You say that you want to move on, putting the divorce behind you and getting on with your life. You claim that you want to feel better, to stop crying and start living. Perhaps you even pronounce that you’re over your ex and that you’re ready to start looking for someone new.
Yet that desired progress isn’t happening.
The life you envision isn’t unfolding and instead, you find yourself stuck. Anchored in the muck and mire of the divorce. Not a member of your old life, yet not yet fully living in your new one.
It’s easy to make excuses for why you can’t seem to move on. You’re angry, and rightfully so, that your life plan turned out to written in disappearing ink. Maybe your ex cheated, stealing your ability to trust along with your imagined future. Perhaps your bank account is anemic and all of your energy has to go to replenishing its stores. You might have endured horrible court battles that wounded you and your children. You may be adjusting to life as a single parent or a sole breadwinner.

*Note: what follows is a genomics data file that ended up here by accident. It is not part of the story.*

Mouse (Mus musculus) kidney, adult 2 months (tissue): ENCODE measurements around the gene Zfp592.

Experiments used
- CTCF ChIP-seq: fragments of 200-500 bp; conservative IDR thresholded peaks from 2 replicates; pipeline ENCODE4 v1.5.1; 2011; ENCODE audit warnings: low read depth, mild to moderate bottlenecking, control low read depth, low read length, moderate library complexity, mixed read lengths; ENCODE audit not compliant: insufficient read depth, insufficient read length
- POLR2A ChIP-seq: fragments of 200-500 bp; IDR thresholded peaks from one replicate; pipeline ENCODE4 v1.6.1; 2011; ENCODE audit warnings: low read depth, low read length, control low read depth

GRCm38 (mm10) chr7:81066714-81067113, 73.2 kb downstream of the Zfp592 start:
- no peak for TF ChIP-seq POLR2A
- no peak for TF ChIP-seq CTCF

But those are all excuses, bindings that keep you lashed to the past. After all, it’s easier to say, “I can’t move on because of (insert favorite excuse here)” rather than shouldering the responsibility of moving on by yourself.
So, here is your metaphorical slap across the face. This is the advice you’ve needed to hear, but your friends and family are too nice to say it. But I’m not your friend. I’m someone who has been there, done that and now makes the T-shirts. I’m okay with making you a little angry if it helps to make you better.
I’m also not going to tell you to “get over it.” I find that phrase insulting and shortsighted, only uttered by people who have never felt a certain depth of pain or who prefer to bury it rather than address it. But even though there are some things you don’t just “get over,” you don’t have to let them hold you back.